Michael shook his head, his eyes wide with fear.

"It isn't your foot?" Janet asked. The foot had been slow to heal, and even after eight weeks Michael still had a slight limp. Sometimes, when he was tired, it still ached.

But again Michael shook his head.

"Then what is it, sweetheart? Can't you tell me?"

"Grandpa," Michael sobbed. "I had a dream about Grandpa, and I saw what happened. Just like before, when I saw Grandpa beating Daddy."

Janet had a sinking feeling. She'd hoped the dreams in which Michael saw his father and his grandfather were over and that Michael had forgotten them. "You had another dream?" she asked.

"Only it wasn't really a dream," Michael insisted. "It was like I was there, and I saw it. And this time, I saw what happened when I hurt my foot. I saw Grandpa try to kill me."

"Oh, Michael," Janet breathed. "Grandpa wouldn't hurt you. He wouldn't hurt you for the world. He loves you."

"No, he doesn't," Michael replied, snuggling closer to his mother and twining his arms around her. "I saw what happened! I didn't stab my own foot-it was Grandpa! He was going to stab me. He was trying to kill me!"

Janet gasped. "Stab you? What are you talking about, Michael?"

"W-with the pitchfork. He was going to stab me with the pitchfork, just like he did to Daddy."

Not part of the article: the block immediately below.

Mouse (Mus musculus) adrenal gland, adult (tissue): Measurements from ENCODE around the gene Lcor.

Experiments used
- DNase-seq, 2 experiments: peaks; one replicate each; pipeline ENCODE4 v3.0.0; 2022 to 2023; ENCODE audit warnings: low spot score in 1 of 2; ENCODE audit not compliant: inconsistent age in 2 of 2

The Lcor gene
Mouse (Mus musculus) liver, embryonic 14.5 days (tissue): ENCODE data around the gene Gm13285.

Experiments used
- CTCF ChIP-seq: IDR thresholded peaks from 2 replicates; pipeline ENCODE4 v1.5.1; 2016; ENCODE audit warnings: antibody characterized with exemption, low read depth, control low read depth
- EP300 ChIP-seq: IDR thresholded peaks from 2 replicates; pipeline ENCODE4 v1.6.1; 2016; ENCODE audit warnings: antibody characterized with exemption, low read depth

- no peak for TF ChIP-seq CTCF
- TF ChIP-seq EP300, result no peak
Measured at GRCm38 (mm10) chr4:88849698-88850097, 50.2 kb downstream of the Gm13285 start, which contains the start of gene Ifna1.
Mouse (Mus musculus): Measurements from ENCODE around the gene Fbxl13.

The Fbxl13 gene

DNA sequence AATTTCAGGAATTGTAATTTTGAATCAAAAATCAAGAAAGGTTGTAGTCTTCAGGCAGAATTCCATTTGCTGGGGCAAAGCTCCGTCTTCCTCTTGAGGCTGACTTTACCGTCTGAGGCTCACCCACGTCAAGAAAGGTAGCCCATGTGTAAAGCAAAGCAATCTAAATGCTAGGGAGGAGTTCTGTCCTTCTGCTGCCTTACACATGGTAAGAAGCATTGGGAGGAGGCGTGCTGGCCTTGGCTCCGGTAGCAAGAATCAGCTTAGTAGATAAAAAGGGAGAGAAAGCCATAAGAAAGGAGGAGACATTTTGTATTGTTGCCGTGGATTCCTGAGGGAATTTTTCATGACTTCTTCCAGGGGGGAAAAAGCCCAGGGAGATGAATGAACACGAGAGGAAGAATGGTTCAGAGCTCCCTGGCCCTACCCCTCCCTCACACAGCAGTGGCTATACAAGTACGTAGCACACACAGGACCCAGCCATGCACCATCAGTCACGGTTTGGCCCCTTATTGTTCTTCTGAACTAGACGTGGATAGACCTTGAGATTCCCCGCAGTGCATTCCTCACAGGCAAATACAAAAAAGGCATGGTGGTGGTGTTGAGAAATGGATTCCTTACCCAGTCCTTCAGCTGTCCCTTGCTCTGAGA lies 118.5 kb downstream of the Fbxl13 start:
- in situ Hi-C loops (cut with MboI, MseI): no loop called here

A chill ran through Janet, and her arms tightened around the terrified boy. "No, honey. That's wrong. Daddy fell. He fell from the loft, and landed on the fork. It was an accident. Grandpa wasn't even there."

"He was!" Michael wriggled free from her arms and sat up. Even in the dim light, his eyes were flashing angrily. "He was there! I saw him!"

Suddenly Shadow leaped up onto the bed, and Michael slipped his arms around the big dog's neck. "We saw it, didn't we, Shadow? We saw it!"

With a sinking feeling, Janet realized there was going to be no arguing with Michael. "All right," she said softly. "I won't try to tell you what you saw and what you didn't see." Michael seemed to relax a little, and Janet reached out to take his hand. Shadow growled softly, then subsided. "Why don't we put Shadow outside tonight," she suggested. "Then you can sleep with me."

"But Shadow likes to sleep with me-"

"I'll bet he'd like to spend a night outside," Janet countered. "Wouldn't you, Shadow?" The dog's tail moved slightly. "See? He's wagging his tail."

Michael looked at the dog, then reached out to scratch his ears. "Is that okay?" he asked, and as if he understood his master, this time the dog truly wagged his tail. Janet stood up.

"Okay, I'll put him out, and you go crawl into my bed. I'll be there in a minute. Come on, Shadow."

The dog sat up, but didn't move from the bed. Instead, his head swung around, and his eyes fixed expectantly on Michael.

"Go on, boy," Michael said softly. "Go with Mom."

Shadow jumped off the bed and followed Janet out of the little bedroom and down the stairs. Then, when she held the kitchen door open for him, he dashed out into the night. She watched him lope off in the direction of Ben Findley's place, but after a few seconds the blackness of his coat blended into the darkness, and he was gone. Silently, Janet hoped the dog would be as invisible to the cranky old man as he was to her.